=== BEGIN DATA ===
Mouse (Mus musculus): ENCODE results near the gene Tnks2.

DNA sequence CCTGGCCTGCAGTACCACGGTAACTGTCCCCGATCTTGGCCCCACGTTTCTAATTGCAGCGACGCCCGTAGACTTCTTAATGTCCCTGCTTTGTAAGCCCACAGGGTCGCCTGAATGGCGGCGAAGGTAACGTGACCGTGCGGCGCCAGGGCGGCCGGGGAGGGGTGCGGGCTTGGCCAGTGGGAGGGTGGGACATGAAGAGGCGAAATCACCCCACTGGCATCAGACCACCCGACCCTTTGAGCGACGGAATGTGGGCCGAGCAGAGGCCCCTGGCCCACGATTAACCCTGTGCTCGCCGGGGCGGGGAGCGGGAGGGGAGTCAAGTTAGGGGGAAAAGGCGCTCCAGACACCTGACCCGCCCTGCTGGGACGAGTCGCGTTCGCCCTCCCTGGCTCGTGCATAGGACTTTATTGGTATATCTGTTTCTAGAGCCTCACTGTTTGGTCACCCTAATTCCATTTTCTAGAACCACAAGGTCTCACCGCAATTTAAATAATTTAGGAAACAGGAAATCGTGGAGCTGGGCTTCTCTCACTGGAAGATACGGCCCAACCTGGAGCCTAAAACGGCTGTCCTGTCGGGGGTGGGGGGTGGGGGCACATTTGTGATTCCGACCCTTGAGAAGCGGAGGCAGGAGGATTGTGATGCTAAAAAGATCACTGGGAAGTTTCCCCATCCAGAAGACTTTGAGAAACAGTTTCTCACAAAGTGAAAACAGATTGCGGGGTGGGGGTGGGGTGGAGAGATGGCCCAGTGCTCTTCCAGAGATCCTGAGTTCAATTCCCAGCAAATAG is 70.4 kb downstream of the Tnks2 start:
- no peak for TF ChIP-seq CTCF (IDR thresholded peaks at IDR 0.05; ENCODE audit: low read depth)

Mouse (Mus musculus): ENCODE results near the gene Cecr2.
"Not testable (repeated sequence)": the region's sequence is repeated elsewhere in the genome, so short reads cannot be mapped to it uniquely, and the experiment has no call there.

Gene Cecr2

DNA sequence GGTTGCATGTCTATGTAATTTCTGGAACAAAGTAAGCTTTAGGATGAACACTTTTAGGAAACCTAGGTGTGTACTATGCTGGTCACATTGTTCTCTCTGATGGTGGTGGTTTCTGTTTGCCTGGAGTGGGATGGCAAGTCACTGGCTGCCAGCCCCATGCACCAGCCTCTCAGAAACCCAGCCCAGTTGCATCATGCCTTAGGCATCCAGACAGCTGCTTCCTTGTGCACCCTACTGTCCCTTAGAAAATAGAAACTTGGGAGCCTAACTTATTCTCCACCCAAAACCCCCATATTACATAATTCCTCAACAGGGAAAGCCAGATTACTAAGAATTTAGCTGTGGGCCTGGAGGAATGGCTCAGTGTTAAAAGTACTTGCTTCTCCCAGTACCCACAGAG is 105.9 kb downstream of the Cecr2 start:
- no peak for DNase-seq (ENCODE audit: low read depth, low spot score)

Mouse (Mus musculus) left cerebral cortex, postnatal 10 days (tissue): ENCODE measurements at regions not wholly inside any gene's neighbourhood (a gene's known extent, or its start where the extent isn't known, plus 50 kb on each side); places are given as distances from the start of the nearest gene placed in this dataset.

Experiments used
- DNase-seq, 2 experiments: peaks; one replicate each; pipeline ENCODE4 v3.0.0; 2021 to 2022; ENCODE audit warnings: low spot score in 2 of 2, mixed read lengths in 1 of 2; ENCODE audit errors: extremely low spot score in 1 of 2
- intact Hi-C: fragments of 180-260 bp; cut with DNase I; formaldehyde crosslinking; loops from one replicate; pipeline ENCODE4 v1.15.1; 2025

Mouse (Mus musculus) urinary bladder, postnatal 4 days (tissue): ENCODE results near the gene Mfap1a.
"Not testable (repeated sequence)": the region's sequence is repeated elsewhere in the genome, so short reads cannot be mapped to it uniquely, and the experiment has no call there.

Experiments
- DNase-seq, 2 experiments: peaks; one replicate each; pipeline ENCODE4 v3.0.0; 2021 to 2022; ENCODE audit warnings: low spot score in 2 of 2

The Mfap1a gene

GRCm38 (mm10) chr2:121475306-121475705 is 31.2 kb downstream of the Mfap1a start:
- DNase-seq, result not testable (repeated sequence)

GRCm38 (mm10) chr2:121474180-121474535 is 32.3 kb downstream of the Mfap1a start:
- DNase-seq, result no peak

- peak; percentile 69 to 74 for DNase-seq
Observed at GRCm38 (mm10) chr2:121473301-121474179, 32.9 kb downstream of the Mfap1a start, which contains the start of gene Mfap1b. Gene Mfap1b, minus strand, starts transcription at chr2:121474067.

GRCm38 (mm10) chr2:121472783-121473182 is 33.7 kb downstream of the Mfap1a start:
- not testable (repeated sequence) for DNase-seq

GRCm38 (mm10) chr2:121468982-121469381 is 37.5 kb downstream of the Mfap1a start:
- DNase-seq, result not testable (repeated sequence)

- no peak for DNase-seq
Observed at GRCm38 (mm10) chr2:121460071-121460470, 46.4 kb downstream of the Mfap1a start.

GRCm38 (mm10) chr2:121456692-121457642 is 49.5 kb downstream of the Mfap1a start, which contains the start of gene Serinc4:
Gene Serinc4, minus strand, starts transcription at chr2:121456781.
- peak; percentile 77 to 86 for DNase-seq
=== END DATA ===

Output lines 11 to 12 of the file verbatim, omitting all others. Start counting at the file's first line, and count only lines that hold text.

- DNase-seq, 2 experiments: peaks; one replicate each; pipeline ENCODE4 v3.0.0; 2021 to 2022; ENCODE audit warnings: low spot score in 2 of 2, mixed read lengths in 1 of 2; ENCODE audit errors: extremely low spot score in 1 of 2
- intact Hi-C: fragments of 180-260 bp; cut with DNase I; formaldehyde crosslinking; loops from one replicate; pipeline ENCODE4 v1.15.1; 2025